© The Financial Times Ltd 2013 FT and 'Financial Times' are trademarks of The Financial Times Ltd.
September 14, 2012 9:29 pm
Bentley Priory has seen plenty of action over the years. Behind the calm exterior of this historic north-west London property, the Battle of Britain – the 1940 conflict between German Luftwaffe and the Royal Air Force, the 72nd anniversary of which falls this weekend – was planned and directed.
The wartime role of the house was decided by its elevated position, which offers sweeping views of the capital. The location is still strategic for commuters, since the house is at the end of the Jubilee line in Stanmore, one of London’s “super-suburbs”.
Bentley Priory has returned to the property market and house-hunters keen to walk in the footsteps of RAF heroes can now do so. A few years ago, the building faced an uncertain future when the Ministry of Defence announced a big property disposal programme. “Veterans and campaigners won permission to convert Bentley Priory,” says Helen Moore, managing director of developer City and Country. “A collaboration involving the Bentley Priory Battle of Britain Trust, the Prince of Wales’ Regeneration Trust and our conservation specialists at City and Country has ensured the Priory remains true to its past.”
Property on the site includes one, two and three-bedroom apartments, three and four-bedroom townhouses and five and six-bedroom detached properties. There are 13 apartments in the Priory building itself, plus 93 other properties within the grounds. This rich history is reflected in the asking price for the Barratt and City and Country properties, which range from £575,000 for a small apartment to £5m for a five-bedroom house.
Another former military building currently on the market is Wrockwardine Hall in Shropshire. Leased by the war department in 1948 and subsequently bought in 1958, it has been a base for high-ranking officers. The property has now been sold to Annington Homes, which specialises in regenerating ex-army homes, and it is on the market at a guide price of £1.2m.
Then there is Roehampton House, seven miles from central London. It was used in the first world war for billeting troops being sent to the front, and then as a convalescent home for injured soldiers.
The house twice suffered bomb damage, but it has now been restored by developer St James. The main house has been converted into 22 apartments and the gatehouses into two detached homes. Prices for apartments range from £900,000 to £1.9m.
“It is vital to respect the history of the building to ensure its legacy lives on,” says Sean Ellis, chairman of St James. “Grade I-listed homes in London are extremely rare and rarer still is the ability to own one that offers extensive private gardens and a stake in British history.”
Not all developers want to take on a project this size. Some are put off Grade I-listed properties by the daunting list of caveats put up by the local planning authorities. Sandy Mitchell, founder of the RedBook architectural agency, says: “What can be done to a building is entirely dependent on how the conservation officer of the local council sees the essence of the building being protected. They can be very strict. Any developer who does things in contravention of the listing is open to criminal charges.”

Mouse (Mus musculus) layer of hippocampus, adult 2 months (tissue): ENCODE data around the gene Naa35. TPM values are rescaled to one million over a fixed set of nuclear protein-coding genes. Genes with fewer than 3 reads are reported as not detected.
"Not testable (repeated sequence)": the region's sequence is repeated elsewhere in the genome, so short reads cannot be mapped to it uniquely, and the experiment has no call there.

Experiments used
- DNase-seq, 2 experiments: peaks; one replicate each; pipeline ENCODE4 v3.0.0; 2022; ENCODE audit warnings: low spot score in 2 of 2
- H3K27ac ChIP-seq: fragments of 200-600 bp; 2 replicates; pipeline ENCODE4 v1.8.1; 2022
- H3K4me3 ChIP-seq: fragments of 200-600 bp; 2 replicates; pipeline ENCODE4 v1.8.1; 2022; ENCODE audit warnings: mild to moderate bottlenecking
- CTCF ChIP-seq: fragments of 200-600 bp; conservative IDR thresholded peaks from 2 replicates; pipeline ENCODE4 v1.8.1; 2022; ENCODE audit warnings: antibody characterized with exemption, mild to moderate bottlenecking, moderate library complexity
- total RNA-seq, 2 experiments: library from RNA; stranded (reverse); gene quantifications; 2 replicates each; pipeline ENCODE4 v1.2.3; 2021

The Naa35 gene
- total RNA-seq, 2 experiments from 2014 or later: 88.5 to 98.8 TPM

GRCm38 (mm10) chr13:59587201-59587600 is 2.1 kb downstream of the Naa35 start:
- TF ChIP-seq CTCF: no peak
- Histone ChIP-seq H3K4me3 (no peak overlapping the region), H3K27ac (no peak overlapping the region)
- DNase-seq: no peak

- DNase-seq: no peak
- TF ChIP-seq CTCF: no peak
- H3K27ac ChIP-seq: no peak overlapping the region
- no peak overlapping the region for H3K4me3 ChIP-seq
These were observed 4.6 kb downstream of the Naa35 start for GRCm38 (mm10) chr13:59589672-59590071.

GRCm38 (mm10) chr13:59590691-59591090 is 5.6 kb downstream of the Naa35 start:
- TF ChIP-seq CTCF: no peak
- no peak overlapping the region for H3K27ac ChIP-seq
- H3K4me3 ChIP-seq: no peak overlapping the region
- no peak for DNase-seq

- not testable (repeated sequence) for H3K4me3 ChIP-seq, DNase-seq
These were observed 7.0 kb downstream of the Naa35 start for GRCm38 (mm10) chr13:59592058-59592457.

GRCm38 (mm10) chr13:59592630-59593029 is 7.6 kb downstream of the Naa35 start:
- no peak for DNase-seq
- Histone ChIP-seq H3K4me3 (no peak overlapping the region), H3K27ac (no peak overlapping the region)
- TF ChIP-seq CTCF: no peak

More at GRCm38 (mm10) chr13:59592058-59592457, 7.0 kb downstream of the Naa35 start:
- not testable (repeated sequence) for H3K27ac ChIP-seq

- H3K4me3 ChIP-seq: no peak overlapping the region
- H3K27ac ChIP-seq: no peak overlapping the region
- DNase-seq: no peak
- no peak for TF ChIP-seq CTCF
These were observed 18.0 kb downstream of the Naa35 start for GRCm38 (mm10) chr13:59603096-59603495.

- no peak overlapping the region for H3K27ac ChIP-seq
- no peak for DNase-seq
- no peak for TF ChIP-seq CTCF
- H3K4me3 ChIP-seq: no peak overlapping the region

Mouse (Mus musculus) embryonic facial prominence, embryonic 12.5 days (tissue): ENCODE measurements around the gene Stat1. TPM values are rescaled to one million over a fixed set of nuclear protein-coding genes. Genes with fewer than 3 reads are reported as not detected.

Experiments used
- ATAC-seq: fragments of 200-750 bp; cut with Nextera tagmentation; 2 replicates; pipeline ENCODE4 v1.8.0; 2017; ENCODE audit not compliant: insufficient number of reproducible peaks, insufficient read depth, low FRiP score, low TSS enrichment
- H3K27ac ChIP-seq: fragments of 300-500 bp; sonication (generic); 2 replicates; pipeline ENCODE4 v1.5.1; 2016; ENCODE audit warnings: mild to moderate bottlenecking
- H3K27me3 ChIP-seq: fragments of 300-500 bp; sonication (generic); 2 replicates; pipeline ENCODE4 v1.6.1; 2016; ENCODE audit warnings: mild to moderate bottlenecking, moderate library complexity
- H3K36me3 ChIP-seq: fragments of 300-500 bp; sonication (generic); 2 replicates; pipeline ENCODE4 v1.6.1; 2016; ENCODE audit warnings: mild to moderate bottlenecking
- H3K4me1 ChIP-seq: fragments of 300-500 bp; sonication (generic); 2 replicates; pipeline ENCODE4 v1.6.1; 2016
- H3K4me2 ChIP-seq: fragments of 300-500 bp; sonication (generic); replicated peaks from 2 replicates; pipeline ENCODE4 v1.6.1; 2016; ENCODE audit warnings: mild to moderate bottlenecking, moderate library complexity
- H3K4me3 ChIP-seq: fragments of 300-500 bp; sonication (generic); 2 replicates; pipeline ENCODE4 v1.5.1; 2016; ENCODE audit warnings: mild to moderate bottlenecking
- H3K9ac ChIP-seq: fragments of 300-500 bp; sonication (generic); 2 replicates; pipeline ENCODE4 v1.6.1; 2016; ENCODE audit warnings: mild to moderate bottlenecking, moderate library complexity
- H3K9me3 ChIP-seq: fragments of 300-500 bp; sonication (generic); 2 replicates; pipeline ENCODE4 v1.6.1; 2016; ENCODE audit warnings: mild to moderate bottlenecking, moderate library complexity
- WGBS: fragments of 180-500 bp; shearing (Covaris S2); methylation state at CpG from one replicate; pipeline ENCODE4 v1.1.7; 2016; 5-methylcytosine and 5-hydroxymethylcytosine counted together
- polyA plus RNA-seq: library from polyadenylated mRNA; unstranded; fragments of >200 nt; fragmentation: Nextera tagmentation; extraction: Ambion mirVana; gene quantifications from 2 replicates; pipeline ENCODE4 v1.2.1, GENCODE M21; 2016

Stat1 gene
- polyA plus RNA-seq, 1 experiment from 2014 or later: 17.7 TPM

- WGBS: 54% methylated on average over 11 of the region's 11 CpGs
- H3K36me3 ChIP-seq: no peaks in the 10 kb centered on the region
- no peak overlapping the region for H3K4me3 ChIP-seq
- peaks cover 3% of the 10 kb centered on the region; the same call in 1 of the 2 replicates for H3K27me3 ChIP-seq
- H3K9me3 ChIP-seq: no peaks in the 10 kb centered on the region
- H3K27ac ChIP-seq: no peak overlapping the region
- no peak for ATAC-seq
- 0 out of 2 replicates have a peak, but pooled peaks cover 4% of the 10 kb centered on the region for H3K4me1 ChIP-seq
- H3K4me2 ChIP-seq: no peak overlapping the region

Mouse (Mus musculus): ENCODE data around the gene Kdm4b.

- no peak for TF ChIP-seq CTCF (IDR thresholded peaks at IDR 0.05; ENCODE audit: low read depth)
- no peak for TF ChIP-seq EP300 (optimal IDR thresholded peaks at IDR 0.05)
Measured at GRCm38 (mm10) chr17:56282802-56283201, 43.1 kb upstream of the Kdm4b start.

Charles Dugdale, partner at Knight Frank, points out the high cost of such work. “[Military buildings] are rarely straightforward to develop as they often have unusual layouts or historical elements which need to be carefully dismantled or integrated into the structure’s new life. That said, military buildings often have character and architectural merit, whilst also having a strong history which can provide excellent branding and marketing opportunities for developers.”
Some say the planning process is getting easier. Edward Heaton of buying agent Property Vision says local authorities have become more realistic about the future use of historic but redundant buildings. “Over the last few decades there have been plenty of examples of amazing buildings sitting empty for years as agreement couldn’t be reached. This doesn’t seem to be so much the case now, but it doesn’t guarantee that all good buildings will be sought after as much still depends on where they are located.”
The key to attracting buyers, says Rupert Coles of Prime Purchase, is to make every conversion fit with the style of the period. “Consider each conversion on its own merits; a country house style needs a country house setting,” he says. “Plot size is important – a statuesque institutional building will not necessarily make a successful conversion if it stands on a postage stamp.”
Others will be drawn to the history associated with these buildings. “As a nation, we have always been fascinated by knowing the history of our homes and owning a piece of Britain’s wartime history will always be a draw,” says Heaton.
In today’s tough economic climate perhaps the only way we will retain these historical buildings is through redevelopment. James Grillo, director at Chesterton Humberts Country department, warns: “If a listed or historical building has no alternative use in the modern world, it tends to fall into disrepair.”
Lucy Warwick-Ching is the FT’s online Money editor
Copyright The Financial Times Limited 2013. You may share using our article tools.
Please don't cut articles from FT.com and redistribute by email or post to the web.